We developed several custom spiders for crawling the pages. Depending on the category our filtering had assigned a URL to we either sent a general purpose spider to extract the information we wanted about the page, wrote more specific features for handling the unique aspects of the sources of data we were looking at or finally picked out a generic overview of what it was possible to know from otherwise data-sparse pages. Any data we extracted were simultaneously added to the database, with the unique key being the domain. NoSQL was used for data storage as some domains turned out to be the host for several target entities.
Cleaning and filtering was then performed and checks were performed to see if empty fields could otherwise be populated.
The first and most important insight and one that has already informed our subsequent work, is that time spent on thoroughly understanding the ecology of the target population of companies/business web sites and their goals was repaid in many ways. Not least the work we put in to classify and structure our understanding of the potential rage of web data sources made our effort to achieve both a complete and well structured dataset for our customers all the more successful. The comprehensive volume of data was further enhanced by a purposive mining of a twitter sample. Finally we have gone on to refine further the approach where we feedback into our search system the results of an interim classification of free text materials garnered from web sites. These three lessons, all of which have emerged in previous projects came to life in this particular context.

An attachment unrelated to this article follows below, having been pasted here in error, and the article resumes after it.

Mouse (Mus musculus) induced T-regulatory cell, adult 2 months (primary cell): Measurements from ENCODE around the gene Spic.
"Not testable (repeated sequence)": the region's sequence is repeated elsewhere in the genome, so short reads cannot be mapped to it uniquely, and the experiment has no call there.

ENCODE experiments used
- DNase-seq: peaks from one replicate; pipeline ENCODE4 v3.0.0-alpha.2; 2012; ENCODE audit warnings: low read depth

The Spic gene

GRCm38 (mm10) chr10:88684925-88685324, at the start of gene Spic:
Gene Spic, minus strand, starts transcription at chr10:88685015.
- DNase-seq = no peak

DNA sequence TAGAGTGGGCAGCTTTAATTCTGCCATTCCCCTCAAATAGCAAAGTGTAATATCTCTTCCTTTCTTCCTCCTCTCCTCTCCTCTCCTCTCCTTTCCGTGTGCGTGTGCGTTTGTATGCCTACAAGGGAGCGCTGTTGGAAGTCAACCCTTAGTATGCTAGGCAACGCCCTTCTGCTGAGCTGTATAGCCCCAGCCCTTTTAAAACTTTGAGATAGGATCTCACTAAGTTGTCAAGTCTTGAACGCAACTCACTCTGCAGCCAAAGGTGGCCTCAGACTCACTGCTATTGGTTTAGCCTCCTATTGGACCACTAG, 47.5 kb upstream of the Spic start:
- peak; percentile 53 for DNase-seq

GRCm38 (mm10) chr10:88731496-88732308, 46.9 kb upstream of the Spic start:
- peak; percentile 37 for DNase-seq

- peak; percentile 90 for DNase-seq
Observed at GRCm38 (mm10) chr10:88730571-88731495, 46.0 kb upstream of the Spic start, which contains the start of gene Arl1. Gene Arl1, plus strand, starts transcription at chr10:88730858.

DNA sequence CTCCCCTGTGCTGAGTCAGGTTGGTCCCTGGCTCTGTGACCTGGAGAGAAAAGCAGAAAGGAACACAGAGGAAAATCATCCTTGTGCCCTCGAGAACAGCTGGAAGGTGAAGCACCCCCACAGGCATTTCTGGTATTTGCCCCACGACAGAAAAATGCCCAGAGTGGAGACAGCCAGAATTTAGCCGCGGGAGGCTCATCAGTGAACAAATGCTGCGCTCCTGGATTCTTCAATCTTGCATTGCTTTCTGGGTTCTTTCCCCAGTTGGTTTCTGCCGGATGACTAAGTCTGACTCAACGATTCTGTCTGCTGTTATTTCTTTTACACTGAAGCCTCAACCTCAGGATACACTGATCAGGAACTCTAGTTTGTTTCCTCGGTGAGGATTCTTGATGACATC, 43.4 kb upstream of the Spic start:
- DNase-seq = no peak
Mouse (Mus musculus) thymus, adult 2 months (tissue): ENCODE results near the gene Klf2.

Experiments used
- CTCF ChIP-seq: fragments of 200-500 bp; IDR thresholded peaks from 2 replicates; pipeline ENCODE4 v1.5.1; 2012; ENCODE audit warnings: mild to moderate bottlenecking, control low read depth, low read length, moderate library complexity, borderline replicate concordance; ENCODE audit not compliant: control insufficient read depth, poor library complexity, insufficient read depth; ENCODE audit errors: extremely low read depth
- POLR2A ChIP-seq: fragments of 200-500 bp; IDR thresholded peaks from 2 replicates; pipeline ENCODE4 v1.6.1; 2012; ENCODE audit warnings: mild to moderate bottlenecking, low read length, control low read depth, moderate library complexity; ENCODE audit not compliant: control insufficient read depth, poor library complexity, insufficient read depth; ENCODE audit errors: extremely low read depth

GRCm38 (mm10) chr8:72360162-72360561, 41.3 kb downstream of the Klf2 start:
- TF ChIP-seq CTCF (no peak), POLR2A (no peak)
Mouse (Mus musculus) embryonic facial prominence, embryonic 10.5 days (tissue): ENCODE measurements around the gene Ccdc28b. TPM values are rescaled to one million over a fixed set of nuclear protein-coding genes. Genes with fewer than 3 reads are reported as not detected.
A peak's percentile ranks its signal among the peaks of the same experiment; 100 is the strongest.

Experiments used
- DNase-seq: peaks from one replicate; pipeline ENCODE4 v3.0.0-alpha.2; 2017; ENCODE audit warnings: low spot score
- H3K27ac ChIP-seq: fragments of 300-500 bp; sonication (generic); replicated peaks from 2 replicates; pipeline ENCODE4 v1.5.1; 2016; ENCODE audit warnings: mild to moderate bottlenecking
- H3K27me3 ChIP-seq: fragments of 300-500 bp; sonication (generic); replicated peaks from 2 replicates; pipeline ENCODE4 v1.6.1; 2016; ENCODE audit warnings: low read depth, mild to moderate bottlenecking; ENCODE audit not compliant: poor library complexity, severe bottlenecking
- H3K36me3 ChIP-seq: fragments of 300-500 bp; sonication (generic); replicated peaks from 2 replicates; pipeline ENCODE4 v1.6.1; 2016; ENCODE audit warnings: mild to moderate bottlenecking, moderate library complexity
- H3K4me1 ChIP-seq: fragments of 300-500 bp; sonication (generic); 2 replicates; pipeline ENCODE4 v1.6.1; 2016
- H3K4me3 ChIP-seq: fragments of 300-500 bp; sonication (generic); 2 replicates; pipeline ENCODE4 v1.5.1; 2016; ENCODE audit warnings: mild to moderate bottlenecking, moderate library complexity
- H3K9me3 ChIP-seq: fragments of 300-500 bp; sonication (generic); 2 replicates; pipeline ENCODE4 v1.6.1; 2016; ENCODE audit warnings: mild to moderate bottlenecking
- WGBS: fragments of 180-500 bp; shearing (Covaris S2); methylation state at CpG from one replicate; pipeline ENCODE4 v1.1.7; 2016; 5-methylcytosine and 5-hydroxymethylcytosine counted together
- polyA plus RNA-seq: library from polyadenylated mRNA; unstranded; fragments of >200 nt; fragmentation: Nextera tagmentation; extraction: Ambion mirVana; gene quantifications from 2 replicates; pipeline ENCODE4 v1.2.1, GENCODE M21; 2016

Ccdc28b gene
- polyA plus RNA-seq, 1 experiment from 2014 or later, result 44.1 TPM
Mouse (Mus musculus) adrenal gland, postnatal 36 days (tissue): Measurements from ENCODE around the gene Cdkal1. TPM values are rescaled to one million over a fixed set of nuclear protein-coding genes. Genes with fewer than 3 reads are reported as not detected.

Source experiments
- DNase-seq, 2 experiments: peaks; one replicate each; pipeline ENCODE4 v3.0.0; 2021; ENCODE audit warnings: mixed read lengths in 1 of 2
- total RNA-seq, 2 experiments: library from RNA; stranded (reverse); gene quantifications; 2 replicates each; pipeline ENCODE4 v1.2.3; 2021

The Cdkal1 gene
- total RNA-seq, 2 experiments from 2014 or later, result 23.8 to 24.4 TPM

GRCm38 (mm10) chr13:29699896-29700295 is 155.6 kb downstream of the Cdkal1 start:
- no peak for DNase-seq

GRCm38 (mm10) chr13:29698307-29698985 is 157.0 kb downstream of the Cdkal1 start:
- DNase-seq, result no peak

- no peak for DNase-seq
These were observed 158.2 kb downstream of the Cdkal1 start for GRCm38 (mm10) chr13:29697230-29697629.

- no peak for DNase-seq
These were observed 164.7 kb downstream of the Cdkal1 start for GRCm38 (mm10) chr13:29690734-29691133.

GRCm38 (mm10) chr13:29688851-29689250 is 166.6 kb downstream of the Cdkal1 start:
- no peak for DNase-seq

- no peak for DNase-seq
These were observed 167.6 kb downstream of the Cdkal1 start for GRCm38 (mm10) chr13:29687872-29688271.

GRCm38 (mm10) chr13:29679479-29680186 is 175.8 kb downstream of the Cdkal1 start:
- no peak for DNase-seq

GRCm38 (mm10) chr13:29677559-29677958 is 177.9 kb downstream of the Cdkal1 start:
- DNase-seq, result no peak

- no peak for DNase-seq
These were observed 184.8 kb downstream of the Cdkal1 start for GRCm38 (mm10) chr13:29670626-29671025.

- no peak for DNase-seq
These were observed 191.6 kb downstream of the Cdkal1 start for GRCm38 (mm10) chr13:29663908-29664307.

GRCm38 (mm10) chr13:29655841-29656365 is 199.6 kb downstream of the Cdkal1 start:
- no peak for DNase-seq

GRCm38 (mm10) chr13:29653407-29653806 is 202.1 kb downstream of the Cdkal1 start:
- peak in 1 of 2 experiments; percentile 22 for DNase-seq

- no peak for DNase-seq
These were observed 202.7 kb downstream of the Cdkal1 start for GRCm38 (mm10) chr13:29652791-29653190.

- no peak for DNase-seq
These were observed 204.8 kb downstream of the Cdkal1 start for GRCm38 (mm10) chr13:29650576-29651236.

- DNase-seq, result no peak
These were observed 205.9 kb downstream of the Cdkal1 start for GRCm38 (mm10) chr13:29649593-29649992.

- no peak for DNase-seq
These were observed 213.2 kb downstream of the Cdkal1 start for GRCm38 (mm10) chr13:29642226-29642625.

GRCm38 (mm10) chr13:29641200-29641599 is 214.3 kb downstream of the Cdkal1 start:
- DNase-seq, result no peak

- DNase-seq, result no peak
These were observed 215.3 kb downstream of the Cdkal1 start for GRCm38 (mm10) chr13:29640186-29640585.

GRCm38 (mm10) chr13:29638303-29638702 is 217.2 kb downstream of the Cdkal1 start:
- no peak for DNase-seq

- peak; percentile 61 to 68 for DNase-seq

We have produced for our client the largest and most up-to-date dataset of of companies offering the services they have targeted that has ever existed. We are fortunate in that we could judge our work against previous attempts to harvest such material from he Internet. Our methods increased the volume of target businesses by around 40%, we were able to identify and structure more information from the source websites as well as finding more of them. Finally we have built a system that can operate semi-automatically to cover the enormous task of validating and discovering new links. These last services have laid the basis for a new live service where no such facility existed before.
Our customers have not yet launched their services but when they do we may be able to share some more details of the project in particular the use of natural language processing and the development of our bot control strategies which allow for the managed integration of a number of different spiders operating under a control hierarchy. Even more interesting will be a prospective research project to test the concept of building a conversational Bot to provide access to the database we have created — stay tuned.